Using the correct size of blade is essential to the performance of your bandsaw. If you don’t have a manual and there is no marking on the machine, you can use this formula to determine the blade length you need.

1) Set the pulleys or wheels in working position.
2) Measure the center to center distance of the drive wheels. (C)
3) Measure the radius of the upper and lower drive wheels. (R1 & R2)
Blade Length = (R1 X 3.146) + (R2 X 3.146) + (2 X C)

Getting The Most Out Of Your Blades

Pre-Flight Checklist
Keep the table surface, the fence and the miter slots clean. Use a good paste wax to keep friction to a minimum.

• Round the back of your blades with a  file or honing stone. This will remove any manufacturing imperfections and eliminate scouring of the thrust bearings and prevent binding when cutting curves.
• Keep the blade lubricated, no matter what material you are cutting.
• Clear away any sawdust buildup on blade guide bearings or drive components.
• Clear table insert blade guide of sawdust and debris.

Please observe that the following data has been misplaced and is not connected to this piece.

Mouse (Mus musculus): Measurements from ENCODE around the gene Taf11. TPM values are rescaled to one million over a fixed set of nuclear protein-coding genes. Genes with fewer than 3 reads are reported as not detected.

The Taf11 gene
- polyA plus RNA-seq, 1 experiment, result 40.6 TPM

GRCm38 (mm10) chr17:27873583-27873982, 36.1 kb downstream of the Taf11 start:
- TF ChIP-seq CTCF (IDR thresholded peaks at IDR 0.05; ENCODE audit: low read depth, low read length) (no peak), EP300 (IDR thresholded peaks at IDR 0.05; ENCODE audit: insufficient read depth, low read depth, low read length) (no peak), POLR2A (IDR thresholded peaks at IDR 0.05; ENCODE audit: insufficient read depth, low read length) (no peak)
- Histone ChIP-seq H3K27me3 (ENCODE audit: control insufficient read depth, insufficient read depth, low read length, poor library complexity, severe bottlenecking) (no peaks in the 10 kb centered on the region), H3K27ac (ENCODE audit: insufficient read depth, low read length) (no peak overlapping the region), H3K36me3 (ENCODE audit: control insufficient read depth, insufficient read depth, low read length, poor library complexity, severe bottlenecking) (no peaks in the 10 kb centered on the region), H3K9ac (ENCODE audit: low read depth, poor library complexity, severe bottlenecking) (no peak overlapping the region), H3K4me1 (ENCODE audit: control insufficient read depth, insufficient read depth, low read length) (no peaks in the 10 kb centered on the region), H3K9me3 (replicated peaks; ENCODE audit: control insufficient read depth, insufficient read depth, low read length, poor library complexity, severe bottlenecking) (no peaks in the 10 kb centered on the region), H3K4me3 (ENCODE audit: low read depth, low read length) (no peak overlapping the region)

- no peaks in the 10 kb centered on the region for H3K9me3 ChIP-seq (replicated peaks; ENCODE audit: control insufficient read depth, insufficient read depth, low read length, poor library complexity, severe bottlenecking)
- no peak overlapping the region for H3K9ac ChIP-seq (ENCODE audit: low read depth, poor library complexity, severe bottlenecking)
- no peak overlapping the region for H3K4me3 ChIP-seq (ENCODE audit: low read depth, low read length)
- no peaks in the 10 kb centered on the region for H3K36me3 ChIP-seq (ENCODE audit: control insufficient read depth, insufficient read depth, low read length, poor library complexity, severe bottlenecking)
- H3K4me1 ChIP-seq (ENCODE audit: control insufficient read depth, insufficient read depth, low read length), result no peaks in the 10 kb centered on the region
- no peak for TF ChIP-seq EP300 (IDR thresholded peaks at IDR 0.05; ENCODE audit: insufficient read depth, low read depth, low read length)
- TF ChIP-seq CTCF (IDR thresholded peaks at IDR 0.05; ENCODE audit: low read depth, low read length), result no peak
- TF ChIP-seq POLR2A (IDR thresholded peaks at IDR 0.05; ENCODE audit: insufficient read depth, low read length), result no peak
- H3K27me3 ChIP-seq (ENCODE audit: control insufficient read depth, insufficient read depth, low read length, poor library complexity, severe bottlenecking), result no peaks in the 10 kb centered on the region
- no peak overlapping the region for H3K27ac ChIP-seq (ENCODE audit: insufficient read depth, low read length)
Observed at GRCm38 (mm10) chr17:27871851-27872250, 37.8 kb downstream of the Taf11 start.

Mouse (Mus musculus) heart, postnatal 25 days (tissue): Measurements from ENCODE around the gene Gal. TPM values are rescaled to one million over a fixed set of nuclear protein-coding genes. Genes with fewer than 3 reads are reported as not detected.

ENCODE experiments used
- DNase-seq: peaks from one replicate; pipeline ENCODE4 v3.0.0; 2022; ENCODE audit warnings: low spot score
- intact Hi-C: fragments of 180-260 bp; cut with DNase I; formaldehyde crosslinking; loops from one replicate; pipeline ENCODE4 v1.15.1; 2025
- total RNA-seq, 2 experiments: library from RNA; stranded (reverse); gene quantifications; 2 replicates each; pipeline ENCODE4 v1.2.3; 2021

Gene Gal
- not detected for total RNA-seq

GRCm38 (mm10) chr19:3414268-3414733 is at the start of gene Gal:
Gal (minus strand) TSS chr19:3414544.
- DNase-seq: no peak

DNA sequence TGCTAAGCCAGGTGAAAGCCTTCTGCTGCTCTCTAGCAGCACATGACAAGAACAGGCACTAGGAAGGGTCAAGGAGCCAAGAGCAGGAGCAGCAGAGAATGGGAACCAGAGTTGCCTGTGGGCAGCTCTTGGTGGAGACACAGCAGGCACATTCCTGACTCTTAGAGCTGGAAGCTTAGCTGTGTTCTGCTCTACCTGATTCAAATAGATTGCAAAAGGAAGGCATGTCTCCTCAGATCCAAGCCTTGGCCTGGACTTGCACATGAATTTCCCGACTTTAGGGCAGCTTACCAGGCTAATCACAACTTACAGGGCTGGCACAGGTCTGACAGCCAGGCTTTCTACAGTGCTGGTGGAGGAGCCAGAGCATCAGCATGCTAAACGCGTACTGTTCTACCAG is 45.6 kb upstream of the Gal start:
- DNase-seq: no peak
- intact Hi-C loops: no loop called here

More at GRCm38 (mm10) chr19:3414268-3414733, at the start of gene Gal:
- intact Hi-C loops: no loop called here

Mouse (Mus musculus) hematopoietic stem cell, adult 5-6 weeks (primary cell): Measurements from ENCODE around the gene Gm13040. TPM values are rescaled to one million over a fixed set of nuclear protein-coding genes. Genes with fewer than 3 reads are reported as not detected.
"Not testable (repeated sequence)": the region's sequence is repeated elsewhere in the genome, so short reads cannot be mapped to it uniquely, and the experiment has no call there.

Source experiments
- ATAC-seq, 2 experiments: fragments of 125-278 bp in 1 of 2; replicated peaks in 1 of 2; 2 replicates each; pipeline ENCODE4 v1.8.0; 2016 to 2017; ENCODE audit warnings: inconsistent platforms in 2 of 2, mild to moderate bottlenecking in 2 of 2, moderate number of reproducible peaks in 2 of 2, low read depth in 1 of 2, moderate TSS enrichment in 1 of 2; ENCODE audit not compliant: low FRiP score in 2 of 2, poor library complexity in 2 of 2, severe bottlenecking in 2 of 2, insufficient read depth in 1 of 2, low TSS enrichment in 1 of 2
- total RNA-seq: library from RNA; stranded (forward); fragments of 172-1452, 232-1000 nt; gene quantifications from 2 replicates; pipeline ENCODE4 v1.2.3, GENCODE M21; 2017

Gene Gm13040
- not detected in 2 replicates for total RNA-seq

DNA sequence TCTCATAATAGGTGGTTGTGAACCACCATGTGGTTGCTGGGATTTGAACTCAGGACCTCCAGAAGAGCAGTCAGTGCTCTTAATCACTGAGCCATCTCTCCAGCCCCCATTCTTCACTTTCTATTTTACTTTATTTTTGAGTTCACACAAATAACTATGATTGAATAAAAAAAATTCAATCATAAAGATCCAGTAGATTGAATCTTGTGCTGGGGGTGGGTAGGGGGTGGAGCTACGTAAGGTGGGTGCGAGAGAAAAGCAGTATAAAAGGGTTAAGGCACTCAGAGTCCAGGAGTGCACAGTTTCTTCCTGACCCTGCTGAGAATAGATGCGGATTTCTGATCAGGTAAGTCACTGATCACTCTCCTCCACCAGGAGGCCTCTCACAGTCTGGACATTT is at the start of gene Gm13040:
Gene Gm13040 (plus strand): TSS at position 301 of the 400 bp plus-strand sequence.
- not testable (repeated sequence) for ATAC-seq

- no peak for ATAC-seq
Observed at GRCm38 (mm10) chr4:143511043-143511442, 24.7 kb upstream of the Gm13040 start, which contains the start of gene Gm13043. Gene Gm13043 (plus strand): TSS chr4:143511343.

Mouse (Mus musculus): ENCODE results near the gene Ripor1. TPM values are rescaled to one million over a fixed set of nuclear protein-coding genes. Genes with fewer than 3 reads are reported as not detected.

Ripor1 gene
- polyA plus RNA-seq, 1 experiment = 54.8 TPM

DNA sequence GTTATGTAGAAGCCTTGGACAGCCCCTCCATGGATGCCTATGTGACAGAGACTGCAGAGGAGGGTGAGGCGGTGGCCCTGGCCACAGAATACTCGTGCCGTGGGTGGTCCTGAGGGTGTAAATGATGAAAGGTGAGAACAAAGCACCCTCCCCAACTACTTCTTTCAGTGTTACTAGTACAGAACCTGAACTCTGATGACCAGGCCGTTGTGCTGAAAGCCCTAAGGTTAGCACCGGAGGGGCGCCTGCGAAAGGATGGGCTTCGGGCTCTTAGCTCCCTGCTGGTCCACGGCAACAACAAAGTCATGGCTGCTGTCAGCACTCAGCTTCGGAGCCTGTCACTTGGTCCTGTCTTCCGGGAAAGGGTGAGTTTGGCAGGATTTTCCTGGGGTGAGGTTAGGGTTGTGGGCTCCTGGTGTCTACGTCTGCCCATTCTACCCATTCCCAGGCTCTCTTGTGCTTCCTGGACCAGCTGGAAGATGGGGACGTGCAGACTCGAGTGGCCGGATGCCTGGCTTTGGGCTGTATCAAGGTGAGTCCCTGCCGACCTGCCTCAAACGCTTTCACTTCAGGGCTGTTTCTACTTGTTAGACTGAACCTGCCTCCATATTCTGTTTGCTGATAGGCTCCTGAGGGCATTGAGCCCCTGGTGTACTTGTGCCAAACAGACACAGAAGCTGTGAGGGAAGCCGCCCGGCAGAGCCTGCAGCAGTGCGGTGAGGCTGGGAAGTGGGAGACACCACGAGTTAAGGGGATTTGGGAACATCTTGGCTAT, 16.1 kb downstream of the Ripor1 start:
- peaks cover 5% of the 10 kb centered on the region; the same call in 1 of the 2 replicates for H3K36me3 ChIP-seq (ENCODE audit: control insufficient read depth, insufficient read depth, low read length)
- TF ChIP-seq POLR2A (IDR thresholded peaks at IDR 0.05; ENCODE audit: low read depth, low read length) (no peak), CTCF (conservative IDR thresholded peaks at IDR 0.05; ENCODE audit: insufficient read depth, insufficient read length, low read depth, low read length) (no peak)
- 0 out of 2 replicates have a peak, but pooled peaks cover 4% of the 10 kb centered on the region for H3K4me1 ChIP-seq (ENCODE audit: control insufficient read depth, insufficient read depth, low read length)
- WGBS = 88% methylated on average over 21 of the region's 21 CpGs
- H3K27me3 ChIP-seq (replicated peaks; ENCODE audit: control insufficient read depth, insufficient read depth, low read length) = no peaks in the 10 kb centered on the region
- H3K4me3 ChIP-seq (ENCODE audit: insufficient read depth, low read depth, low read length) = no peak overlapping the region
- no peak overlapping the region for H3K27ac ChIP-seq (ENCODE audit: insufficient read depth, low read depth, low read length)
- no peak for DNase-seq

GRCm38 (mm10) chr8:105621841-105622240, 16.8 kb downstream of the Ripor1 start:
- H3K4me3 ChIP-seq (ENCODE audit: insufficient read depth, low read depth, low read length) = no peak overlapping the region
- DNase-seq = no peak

• Always reduce blade tension at the end of the day.

Flutter Testing
More accurately, this should be called Flutter Setting. The objective is to set the correct tension in a more dynamic way, while the bandsaw is running. Although factory-accurate, the manufacturer’s suggested settings and adjustments often have to be tweaked in order to eliminate vibration and achieve the optimum running of the blade.

Flutter testing is essentially the same for all machines.

• Check the V-Belt tension on the motor. Replace if loose.
• Remove the Blade Guides. This is important!
• Check that tire surfaces on the drive wheels are in good condition.
• Mount blade and apply manufacturer’s recommended tension.
• CLOSE ALL COVERS FOR SAFETY!
• Start the machine and engage highest cutting speed.

On Spring Tension/Turn Screw Machines:
• Stand at the head of the machine. Very slowly start start de-tensioning,
half a turn of the turn screw at a time, while keeping an eye on the blade.
• When you see the bandsaw blade start to  wobble or “flutter”, stop there.